Advancement Placement and International Baccalaureate Credit
The department will grant 1 credit for incoming students who achieved a score of 4 or 5 on Advanced Placement Chinese, French, German, Japanese or Russian examinations once they have successfully completed a one-credit course in that language at the College.
The department will grant 1 credit for incoming students who have achieved a score of 6 or 7 in a foreign language on the International Baccalaureate once they have successfully completed a one-credit course in that language at the College.
Students who took an AP or IB exam should consult the department for more information.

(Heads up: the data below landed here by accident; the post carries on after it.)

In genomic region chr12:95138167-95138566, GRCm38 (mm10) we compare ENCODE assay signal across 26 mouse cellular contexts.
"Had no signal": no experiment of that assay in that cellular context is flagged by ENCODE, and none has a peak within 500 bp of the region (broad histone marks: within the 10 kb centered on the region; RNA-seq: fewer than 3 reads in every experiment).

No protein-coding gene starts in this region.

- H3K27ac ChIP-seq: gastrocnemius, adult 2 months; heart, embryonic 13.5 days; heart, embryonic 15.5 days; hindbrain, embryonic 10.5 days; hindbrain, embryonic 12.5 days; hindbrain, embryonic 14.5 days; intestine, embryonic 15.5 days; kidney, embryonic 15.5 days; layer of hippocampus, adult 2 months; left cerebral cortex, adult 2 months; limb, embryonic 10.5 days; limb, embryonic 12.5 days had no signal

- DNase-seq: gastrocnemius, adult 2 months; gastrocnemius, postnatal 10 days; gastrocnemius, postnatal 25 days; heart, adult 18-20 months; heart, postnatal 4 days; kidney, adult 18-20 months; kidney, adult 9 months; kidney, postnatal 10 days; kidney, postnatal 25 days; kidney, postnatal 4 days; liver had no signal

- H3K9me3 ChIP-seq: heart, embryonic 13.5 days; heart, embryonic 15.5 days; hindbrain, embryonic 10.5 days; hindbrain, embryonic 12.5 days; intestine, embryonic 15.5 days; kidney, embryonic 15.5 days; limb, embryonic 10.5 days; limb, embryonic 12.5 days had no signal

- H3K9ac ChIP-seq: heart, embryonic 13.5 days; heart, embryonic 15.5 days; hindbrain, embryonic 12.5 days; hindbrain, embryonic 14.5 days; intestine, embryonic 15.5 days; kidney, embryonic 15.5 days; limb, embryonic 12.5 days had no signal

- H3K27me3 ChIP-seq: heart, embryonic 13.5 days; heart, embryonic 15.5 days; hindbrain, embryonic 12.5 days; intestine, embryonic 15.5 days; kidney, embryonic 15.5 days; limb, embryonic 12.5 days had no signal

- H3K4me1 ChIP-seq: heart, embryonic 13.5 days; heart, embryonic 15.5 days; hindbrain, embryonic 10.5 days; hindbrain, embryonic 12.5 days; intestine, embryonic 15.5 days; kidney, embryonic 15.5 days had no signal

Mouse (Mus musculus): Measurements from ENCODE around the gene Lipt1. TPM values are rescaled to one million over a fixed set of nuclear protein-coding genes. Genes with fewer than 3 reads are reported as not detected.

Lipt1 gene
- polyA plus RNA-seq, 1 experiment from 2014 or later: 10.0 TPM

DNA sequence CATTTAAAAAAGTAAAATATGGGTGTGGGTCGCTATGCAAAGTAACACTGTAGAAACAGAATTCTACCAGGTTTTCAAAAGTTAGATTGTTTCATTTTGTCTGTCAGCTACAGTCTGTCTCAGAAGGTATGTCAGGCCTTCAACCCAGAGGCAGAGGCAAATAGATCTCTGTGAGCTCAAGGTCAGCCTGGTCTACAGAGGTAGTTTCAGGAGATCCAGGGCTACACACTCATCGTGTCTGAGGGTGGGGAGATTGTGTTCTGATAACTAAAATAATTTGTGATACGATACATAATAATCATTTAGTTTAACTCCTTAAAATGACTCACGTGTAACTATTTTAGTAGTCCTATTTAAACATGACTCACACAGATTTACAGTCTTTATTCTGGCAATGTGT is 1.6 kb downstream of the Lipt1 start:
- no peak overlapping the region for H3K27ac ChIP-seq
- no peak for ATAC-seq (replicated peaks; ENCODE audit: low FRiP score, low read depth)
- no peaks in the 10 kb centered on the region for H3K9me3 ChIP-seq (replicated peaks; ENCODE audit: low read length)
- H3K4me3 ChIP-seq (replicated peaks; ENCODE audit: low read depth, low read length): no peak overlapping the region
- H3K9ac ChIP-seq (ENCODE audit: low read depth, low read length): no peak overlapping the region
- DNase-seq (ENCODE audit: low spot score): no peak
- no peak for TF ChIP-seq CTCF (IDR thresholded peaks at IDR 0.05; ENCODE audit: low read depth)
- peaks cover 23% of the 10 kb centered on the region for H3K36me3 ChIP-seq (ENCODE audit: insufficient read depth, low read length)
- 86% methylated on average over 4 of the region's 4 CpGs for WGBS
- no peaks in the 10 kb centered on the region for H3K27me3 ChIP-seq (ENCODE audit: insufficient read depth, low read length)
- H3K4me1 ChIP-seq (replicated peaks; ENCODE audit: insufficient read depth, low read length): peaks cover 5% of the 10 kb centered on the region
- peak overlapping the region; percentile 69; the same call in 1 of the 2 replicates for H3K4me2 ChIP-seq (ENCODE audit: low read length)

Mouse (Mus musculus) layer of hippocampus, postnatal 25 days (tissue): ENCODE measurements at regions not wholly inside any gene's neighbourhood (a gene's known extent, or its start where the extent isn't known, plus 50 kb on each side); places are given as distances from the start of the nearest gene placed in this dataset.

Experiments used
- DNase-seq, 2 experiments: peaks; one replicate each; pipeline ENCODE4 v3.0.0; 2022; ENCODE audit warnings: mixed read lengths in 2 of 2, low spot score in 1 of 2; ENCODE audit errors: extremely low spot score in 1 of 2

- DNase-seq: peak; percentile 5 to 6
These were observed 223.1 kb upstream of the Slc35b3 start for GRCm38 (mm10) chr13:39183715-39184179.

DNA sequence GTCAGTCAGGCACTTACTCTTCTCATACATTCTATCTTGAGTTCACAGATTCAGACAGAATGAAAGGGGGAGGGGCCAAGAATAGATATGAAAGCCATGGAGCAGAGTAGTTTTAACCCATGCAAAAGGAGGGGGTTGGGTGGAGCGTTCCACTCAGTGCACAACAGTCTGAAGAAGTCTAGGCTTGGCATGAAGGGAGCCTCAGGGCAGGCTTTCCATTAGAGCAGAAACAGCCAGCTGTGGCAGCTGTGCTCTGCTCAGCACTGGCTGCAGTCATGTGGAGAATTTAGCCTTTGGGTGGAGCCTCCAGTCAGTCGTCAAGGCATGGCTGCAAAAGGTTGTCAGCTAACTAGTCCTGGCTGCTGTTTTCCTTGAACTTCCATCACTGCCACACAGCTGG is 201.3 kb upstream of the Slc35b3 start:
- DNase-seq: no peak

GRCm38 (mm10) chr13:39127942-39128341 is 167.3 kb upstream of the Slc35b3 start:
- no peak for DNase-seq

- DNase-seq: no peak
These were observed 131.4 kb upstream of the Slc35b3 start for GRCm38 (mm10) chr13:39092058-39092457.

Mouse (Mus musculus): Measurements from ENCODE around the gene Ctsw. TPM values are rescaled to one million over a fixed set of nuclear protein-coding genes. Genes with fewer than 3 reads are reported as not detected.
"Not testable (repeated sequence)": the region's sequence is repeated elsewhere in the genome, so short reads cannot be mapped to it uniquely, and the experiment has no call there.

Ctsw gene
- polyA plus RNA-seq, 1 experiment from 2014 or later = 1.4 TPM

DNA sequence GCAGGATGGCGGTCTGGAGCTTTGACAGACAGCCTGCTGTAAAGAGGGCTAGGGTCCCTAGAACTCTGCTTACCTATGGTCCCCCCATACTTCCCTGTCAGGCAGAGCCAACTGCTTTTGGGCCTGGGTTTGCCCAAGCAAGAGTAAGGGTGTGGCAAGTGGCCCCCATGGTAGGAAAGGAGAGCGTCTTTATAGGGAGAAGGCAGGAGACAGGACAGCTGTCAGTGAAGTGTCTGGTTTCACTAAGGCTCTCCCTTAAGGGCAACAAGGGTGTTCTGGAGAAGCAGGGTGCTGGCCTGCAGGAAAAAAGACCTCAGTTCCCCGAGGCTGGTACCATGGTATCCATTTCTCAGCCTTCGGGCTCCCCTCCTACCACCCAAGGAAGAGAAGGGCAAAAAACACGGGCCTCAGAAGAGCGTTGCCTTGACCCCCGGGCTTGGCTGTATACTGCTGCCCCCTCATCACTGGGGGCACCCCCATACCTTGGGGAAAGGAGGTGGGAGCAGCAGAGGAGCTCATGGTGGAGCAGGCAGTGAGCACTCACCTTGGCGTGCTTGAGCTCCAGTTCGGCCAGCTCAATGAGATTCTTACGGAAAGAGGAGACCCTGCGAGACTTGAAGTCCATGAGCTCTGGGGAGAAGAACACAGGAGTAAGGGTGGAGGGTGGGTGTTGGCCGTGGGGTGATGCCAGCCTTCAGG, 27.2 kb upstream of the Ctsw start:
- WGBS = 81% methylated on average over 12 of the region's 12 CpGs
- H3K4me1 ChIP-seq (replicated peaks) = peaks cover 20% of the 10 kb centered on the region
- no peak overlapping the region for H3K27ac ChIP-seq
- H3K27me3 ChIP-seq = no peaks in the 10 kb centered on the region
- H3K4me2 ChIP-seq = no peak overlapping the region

Note: Students with French/German AP-IB scores are nonetheless required to take the online placement test.
Explanatory Note On First-and Second-Year Language Courses
Courses numbered 001-002, 003, and, in some languages also 004, carry 1.5 credits per semester. Four semesters in this sequence are equivalent to two or sometimes more years of work at the college level.
These courses encourage development of communicative proficiency through an interactive task-based approach and provide students with an active and rewarding learning experience as they strengthen their language skills and develop their cultural competency These courses meet alternately as sections for grammar presentation and small groups for oral practice and may also require work in regular scheduled tutorials or in the Language Resource Center.